The Death of the Book Review?

Posts are fly­ing around the lit­er­ary blo­gos­phere lament­ing the Death of Lit­er­ary Crit­i­cism. Now, by my count this par­tic­u­lar demise has been pre­dict­ed at least three times in the past few decades, so why wor­ry now? The short answer is that more books are pub­lished annu­al­ly than ever, and now there are few­er book review­ers. The LA Times recent­ly fold­ed its free­stand­ing book review into the rest of the week­end paper and news­pa­per staffs around the coun­try are trim­ming review posi­tions in favor of syn­di­cat­ed wire ser­vice reviews.

Michael Con­nel­ly, a crime fic­tion writer, pub­lished an op-ed in the LA Times protest­ing the move and he paints a dire pic­ture of our cul­tur­al future:

The truth is that the book and news­pa­per busi­ness­es share the same
dread­ful fear: that peo­ple will stop read­ing. And the fear may be
well-found­ed. Across the coun­try, news­pa­per cir­cu­la­tions are down — and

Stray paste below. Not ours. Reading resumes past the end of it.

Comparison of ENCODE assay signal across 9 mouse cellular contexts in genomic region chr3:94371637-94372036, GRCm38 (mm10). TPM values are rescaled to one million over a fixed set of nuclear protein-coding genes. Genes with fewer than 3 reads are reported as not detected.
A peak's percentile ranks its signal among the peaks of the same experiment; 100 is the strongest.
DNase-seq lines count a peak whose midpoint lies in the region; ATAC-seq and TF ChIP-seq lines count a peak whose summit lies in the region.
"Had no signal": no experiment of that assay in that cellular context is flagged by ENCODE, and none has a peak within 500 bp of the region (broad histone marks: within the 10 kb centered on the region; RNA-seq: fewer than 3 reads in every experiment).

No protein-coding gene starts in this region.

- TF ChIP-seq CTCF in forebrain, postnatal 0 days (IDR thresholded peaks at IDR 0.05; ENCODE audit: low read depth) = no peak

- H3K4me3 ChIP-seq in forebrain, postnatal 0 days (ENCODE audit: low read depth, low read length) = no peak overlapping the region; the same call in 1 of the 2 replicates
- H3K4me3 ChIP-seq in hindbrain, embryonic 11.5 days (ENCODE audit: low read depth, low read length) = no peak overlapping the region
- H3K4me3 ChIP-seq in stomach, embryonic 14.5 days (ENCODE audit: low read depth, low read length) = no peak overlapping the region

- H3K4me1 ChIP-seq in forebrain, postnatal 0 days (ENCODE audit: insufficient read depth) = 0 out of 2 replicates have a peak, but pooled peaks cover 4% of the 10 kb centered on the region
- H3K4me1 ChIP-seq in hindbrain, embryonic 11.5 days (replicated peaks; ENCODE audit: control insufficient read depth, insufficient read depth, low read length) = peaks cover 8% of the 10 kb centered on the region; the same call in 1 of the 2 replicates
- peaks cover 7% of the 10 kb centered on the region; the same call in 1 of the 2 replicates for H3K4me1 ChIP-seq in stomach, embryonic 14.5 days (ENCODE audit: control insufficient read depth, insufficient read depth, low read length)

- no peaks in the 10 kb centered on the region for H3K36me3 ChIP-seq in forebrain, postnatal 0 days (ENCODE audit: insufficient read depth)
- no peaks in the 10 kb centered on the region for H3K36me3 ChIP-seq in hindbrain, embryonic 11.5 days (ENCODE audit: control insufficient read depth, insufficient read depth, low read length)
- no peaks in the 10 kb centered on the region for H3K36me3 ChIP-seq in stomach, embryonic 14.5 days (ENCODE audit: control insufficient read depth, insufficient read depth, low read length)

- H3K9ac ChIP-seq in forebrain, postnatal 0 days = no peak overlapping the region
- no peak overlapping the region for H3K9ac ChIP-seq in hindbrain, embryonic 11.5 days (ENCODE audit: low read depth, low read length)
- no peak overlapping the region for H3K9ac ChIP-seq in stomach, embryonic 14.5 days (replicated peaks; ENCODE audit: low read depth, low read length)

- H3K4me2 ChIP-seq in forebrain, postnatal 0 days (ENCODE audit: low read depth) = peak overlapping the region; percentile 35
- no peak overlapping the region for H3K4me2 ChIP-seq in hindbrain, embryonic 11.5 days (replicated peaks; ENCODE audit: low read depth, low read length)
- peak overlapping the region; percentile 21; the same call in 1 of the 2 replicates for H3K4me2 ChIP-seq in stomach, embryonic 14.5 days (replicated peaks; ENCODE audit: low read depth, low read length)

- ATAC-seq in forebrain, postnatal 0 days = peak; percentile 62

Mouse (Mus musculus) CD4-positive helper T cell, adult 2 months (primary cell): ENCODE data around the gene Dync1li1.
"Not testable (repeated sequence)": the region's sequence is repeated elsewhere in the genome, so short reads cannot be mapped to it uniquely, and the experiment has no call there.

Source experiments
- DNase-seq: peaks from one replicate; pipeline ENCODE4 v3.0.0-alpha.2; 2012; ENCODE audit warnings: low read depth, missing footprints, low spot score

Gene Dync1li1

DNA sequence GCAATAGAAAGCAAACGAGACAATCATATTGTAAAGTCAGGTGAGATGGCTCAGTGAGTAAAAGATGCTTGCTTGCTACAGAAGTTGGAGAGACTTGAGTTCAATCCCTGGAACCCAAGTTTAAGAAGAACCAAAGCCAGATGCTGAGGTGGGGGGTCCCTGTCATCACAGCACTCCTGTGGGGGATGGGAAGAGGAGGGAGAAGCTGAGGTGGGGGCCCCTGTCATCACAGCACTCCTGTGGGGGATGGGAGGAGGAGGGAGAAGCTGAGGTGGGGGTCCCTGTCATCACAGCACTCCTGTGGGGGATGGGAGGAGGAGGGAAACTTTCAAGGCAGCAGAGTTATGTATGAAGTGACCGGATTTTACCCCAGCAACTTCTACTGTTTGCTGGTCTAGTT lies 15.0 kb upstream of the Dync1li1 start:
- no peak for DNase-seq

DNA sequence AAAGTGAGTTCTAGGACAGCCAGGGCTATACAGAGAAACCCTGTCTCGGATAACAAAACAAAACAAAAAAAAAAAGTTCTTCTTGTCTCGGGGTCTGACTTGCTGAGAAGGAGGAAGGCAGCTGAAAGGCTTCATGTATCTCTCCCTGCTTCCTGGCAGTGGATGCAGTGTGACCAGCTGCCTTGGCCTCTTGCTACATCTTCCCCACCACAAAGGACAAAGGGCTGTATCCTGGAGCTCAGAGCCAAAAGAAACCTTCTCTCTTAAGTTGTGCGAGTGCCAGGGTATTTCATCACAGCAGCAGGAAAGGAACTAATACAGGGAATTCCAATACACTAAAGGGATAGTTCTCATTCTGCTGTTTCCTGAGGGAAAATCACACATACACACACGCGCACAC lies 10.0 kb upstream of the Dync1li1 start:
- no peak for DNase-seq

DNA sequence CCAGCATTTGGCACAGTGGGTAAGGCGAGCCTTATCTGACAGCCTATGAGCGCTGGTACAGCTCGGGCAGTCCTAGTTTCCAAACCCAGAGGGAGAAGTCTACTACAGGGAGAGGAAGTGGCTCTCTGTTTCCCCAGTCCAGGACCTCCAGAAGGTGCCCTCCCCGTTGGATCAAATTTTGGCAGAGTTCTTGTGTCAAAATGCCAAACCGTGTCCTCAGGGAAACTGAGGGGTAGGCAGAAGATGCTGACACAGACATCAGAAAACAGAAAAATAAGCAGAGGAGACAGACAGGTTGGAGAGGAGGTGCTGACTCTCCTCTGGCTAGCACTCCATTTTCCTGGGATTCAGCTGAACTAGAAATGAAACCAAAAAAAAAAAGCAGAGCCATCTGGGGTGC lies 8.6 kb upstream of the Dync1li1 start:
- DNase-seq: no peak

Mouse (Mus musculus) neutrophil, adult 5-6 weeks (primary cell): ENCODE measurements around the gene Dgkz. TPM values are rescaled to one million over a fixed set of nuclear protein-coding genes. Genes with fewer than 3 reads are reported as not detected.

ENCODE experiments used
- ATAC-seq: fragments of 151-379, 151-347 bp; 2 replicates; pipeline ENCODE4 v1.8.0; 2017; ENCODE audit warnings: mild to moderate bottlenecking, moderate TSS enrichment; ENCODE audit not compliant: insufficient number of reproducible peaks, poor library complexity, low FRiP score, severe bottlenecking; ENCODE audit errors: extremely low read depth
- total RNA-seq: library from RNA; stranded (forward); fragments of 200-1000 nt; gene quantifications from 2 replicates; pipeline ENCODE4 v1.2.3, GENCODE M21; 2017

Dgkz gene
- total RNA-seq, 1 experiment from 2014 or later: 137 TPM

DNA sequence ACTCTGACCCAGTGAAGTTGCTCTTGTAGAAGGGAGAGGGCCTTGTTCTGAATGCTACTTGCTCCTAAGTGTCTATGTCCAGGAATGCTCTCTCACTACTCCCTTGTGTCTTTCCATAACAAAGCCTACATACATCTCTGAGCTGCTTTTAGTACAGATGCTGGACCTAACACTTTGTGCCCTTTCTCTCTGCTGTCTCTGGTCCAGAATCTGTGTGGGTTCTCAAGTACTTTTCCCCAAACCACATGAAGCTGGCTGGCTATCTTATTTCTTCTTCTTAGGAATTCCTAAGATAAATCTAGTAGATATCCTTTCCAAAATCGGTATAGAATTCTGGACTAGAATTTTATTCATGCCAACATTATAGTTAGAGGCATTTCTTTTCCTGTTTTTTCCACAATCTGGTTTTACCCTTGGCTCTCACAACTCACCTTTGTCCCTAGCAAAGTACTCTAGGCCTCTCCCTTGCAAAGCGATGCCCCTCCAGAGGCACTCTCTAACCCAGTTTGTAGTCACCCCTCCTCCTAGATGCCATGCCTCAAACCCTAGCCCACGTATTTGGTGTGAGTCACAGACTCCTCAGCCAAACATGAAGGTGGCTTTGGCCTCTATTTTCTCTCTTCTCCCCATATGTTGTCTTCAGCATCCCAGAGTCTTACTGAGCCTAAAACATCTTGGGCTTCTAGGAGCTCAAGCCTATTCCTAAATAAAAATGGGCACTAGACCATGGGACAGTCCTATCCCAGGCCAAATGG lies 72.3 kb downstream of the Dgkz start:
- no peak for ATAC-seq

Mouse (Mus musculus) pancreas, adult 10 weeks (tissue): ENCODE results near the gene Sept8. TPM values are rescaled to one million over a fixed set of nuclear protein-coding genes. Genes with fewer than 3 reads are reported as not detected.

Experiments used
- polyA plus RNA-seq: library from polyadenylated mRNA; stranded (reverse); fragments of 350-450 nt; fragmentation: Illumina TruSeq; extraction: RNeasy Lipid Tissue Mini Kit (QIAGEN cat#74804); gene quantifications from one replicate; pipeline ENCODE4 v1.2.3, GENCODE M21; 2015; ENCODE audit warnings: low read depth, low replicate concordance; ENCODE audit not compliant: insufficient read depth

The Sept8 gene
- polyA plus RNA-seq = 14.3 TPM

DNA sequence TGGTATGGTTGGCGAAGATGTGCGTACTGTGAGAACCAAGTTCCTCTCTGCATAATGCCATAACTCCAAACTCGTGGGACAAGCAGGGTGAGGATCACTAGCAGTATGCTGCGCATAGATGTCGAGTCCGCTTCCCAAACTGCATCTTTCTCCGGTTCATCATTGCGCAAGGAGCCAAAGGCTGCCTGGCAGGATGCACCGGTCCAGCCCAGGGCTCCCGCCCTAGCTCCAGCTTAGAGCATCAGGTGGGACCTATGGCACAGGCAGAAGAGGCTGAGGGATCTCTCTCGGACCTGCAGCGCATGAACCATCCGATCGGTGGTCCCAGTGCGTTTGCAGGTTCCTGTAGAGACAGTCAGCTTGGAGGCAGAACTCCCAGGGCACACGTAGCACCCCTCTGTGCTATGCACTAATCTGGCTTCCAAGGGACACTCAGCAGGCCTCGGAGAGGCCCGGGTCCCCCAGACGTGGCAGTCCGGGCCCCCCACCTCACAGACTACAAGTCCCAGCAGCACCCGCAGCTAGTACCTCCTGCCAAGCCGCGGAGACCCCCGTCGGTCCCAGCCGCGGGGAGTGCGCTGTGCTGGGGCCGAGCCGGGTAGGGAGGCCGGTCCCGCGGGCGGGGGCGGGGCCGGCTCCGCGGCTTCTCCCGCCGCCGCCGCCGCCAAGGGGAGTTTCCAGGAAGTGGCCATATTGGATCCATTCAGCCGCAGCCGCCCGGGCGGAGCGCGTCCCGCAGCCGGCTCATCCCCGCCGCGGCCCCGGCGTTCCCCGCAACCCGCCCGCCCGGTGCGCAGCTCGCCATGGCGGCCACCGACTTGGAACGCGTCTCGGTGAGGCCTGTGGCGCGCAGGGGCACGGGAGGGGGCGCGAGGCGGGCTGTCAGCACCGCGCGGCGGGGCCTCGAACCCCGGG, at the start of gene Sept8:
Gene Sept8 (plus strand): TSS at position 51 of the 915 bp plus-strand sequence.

this is clear­ly part of the rea­son for the cuts to book sec­tions. At
the same time, the book busi­ness increas­ing­ly relies on an aging
cus­tomer base that may not be refu­el­ing itself with enough new read­ers.

Should we blame cash-strapped news­pa­per com­pa­nies or a cul­ture that’s shift­ing away from tra­di­tion­al media alto­geth­er? Ladies and gen­tle­men, start your iPods–to lend rea­soned analy­sis, we now turn to Steven Col­bert, who inter­viewed Salman Rushdie on this sub­ject ear­li­er this week (click below or watch the full show on iTunes):

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Open Culture was founded by Dan Colman.